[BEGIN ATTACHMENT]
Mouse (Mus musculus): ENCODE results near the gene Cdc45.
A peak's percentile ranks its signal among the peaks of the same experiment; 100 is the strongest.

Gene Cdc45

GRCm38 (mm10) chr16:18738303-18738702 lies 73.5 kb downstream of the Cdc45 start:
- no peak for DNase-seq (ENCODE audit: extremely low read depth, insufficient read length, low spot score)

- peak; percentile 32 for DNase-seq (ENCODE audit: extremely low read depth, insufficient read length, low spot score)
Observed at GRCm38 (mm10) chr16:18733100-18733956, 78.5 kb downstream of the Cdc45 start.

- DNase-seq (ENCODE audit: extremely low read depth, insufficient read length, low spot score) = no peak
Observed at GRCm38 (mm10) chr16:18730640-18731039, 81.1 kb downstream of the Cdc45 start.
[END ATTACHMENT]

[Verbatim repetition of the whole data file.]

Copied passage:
Mouse (Mus musculus): ENCODE results near the gene Cdc45.
A peak's percentile ranks its signal among the peaks of the same experiment; 100 is the strongest.

Gene Cdc45

GRCm38 (mm10) chr16:18738303-18738702 lies 73.5 kb downstream of the Cdc45 start:
- no peak for DNase-seq (ENCODE audit: extremely low read depth, insufficient read length, low spot score)

- peak; percentile 32 for DNase-seq (ENCODE audit: extremely low read depth, insufficient read length, low spot score)
Observed at GRCm38 (mm10) chr16:18733100-18733956, 78.5 kb downstream of the Cdc45 start.

- DNase-seq (ENCODE audit: extremely low read depth, insufficient read length, low spot score) = no peak
Observed at GRCm38 (mm10) chr16:18730640-18731039, 81.1 kb downstream of the Cdc45 start.